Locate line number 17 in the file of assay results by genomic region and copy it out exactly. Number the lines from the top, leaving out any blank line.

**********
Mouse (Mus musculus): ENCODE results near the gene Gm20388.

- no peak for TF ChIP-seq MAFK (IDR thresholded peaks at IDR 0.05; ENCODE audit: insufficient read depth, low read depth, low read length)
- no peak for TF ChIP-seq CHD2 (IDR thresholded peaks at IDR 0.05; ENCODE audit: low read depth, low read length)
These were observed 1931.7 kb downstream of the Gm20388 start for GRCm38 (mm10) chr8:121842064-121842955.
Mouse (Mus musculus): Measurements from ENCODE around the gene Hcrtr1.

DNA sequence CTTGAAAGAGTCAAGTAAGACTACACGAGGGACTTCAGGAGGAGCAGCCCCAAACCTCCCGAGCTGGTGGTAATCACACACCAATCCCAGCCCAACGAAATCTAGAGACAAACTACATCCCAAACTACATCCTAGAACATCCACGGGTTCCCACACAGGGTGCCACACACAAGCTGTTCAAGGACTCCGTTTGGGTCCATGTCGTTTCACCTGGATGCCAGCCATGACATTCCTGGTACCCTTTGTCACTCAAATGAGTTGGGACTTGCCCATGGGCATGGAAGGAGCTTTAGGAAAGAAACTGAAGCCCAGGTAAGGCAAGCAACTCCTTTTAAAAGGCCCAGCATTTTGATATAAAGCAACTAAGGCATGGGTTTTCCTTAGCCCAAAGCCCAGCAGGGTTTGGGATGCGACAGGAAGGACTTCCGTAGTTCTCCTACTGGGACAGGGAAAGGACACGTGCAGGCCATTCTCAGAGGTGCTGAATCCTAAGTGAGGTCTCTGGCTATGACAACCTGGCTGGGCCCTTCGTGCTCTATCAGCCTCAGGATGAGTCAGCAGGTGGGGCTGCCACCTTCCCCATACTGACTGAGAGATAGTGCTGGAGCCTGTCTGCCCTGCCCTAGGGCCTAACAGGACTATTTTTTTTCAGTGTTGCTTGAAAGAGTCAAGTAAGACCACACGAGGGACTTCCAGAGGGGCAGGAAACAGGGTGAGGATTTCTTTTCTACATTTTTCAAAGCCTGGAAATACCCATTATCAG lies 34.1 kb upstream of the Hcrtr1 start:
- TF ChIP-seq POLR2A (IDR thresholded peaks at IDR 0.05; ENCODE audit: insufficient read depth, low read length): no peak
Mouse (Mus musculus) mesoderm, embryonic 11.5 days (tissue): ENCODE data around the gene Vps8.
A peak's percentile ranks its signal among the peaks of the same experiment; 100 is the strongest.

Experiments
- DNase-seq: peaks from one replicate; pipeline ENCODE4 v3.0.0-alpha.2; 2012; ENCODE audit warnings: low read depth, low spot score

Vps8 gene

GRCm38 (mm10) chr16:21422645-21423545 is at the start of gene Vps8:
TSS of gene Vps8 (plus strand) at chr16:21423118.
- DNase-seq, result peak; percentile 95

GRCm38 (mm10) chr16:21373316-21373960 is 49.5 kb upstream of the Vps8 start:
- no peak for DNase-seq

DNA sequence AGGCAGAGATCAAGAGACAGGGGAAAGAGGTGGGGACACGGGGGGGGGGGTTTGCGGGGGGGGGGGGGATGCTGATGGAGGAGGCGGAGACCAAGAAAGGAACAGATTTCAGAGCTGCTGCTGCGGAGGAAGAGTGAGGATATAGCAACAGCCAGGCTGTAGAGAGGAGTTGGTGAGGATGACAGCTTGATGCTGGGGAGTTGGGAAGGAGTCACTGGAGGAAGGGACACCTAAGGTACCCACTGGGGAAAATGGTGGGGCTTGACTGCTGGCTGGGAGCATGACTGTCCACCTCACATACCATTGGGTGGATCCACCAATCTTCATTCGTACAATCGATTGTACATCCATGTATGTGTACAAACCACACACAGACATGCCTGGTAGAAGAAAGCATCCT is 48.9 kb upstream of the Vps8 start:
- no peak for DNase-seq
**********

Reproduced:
- no peak for DNase-seq